what different filetypes do when opened. Is that something
you have tried yet?

There are a lot of different filetypes, but probably only a few
that you need to change to get everything you actually want
to open maximized. Most of them you can ignore, or leave
them until you find that you have some files of that type.

-- Jeff, in Minneapolis


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#8
October 12, 2020 at 04:19:15
I am not sure where in the registry to do all that, but this happens to pretty much all programs, except Microsoft Explorer. Hmmm.

Because of this issue, I discovered the problems "extends" (no pun) to my multi monitor display (but keep in mind as mentioned about the windows not opening properly maximized is an issue on all my computers, even Windows 7). So for example, I will open test.txt and it opens just in a small size somewhere on the screen and I have to maximize it. I take this laptop and hook up to my multi monitor setup, and I open it and it opens and extends on two monitors, not maximized, just badly stretched out on two screens. So, I have to move it to one screen and still maximize it.


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#9
October 12, 2020 at 04:21:35
trvlr, hard reality am sure. I have been sending M$ suggestions on how to "improve" and make Windows function the basic way most people want, with little fluff (or extra crap) in the way. But, sadly....... I am just a grain of sand on the World of M$.

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#10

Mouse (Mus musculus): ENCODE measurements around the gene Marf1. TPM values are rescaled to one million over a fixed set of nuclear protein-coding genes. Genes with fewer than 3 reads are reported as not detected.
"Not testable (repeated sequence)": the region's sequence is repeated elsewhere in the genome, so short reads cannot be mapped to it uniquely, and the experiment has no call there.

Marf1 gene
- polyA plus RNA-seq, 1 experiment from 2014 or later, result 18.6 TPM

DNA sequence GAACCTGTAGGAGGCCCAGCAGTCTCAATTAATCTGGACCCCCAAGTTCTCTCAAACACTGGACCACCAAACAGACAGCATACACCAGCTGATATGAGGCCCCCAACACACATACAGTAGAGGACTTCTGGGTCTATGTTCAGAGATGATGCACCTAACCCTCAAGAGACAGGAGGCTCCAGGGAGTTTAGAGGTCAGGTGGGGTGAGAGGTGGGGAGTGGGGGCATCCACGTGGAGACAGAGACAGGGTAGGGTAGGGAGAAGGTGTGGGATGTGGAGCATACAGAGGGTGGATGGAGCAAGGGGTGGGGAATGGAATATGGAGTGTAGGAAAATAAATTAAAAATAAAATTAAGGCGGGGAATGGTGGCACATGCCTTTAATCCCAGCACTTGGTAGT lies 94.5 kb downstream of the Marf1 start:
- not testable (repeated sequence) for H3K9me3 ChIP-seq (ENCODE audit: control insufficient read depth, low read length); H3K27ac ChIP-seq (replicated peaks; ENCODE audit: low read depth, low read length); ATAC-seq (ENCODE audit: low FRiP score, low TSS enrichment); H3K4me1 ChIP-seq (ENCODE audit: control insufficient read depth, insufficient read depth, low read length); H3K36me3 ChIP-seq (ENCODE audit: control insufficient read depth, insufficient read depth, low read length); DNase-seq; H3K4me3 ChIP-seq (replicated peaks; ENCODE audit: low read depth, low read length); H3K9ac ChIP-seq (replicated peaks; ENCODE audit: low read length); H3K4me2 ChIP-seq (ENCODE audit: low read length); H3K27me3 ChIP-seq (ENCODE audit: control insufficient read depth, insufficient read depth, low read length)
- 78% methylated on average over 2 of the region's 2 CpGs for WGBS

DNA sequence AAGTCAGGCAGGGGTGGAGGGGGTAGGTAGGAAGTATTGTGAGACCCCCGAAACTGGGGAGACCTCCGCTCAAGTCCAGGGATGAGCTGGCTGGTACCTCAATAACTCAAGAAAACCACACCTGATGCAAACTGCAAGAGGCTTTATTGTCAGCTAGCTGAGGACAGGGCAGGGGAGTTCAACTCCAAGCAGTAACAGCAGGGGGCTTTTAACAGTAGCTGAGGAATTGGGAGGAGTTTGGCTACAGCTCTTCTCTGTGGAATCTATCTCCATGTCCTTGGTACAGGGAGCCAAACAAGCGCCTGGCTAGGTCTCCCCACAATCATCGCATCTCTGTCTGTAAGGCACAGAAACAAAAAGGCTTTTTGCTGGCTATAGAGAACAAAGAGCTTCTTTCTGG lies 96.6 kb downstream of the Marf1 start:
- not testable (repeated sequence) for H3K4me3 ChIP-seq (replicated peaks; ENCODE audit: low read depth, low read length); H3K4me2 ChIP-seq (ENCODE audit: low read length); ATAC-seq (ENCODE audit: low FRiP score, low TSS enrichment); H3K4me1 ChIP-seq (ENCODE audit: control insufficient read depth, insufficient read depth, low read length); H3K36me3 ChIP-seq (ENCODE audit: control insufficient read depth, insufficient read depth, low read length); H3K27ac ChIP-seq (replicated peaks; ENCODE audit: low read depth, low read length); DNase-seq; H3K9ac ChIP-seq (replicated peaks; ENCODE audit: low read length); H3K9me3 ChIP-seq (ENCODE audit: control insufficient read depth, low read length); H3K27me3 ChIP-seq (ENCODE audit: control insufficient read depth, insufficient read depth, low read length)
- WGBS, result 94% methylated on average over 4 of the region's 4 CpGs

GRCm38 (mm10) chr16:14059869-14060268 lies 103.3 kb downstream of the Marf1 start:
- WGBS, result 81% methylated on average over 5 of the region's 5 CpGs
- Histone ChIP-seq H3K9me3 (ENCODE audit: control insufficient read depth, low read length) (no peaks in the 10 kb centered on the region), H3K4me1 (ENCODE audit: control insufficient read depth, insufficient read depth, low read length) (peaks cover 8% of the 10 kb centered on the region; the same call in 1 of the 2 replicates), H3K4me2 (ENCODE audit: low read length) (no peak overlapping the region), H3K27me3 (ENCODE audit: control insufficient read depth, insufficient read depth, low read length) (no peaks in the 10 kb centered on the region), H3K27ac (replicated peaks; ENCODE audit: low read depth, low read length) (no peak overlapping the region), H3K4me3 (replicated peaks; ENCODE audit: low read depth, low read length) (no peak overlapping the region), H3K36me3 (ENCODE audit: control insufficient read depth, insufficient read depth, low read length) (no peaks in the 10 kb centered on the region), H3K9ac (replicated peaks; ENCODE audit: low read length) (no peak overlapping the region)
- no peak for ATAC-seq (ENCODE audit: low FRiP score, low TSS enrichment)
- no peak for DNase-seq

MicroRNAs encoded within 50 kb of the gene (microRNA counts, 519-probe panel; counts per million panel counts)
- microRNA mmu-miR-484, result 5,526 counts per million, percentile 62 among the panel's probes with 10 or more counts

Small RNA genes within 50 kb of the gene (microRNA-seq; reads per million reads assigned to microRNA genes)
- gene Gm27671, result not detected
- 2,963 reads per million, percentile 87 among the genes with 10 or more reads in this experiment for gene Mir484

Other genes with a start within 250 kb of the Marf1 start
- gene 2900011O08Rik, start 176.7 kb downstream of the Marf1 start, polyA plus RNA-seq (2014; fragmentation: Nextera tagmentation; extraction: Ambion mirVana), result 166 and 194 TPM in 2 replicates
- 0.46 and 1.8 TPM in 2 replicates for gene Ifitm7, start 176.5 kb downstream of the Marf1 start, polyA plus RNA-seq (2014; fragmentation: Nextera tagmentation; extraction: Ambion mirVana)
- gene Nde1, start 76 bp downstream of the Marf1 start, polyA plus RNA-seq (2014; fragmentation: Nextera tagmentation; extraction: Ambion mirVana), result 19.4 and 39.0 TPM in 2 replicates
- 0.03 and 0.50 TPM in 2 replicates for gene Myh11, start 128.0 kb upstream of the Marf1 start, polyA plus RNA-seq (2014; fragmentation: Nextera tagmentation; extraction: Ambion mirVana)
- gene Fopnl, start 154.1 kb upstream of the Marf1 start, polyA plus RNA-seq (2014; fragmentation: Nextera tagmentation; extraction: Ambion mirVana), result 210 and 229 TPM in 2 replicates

October 12, 2020 at 07:09:43
The Registry keys for different filetypes is right at the start
of the Registry, in the "hive" called HKEY_CLASSES_ROOT.
(No relation.) It is a HUGE section, though. And I don't
remember exactly what in that section you need to change.

I'm suggesting that you search for the instructions with your
favorite search engine. Maybe start by searching for how to
edit the Registry to open either some specific filetype or some
specific program in a maximized window. My guess is that
you will find that there aren't that many different filetypes or
programs that you need to edit in order to get nearly everything
you actually use to open maximized.

The keys in HKEY_CLASSES_ROOT are pretty much in three
groups: The first is the list of filename extensions, all beginning
with periods, like .avi, .bat, .cab, and so on. The second is the
list of the corresponding filetypes, like AVIFile, batfile, CABFolder,
and so forth. The third is a huge long list which I believe you can
completely ignore, hidden inside an innocent-looking little Registry
folder called CLSID. You can be happy if you never open it.

Normally I don't worry about editing the Registry, but undoing
changes in this section could be trouble if you don't back up the
Registry first, so do back it up first. But then don't be afraid to
go ahead and edit.

-- Jeff, in Minneapolis


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#11
October 12, 2020 at 08:32:07
Only the very wise and savvy - or the very unwise and foolish... - go messing about in the registry. Certainly without some serous research and guidance too from those who do know what's what in there, it's best left alone...

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#12
October 12, 2020 at 09:21:11
The Registry is actually a very simple thing, so it is not at all
difficult to understand, and not at all difficult to edit properly.
I think the dangers have been greatly exaggerated. The main
argument against editing it is that it isn't usually necessary.

Hey! I just noticed that I've got mail. I'm gonna go read my mail!

-- Jeff, in Minneapolis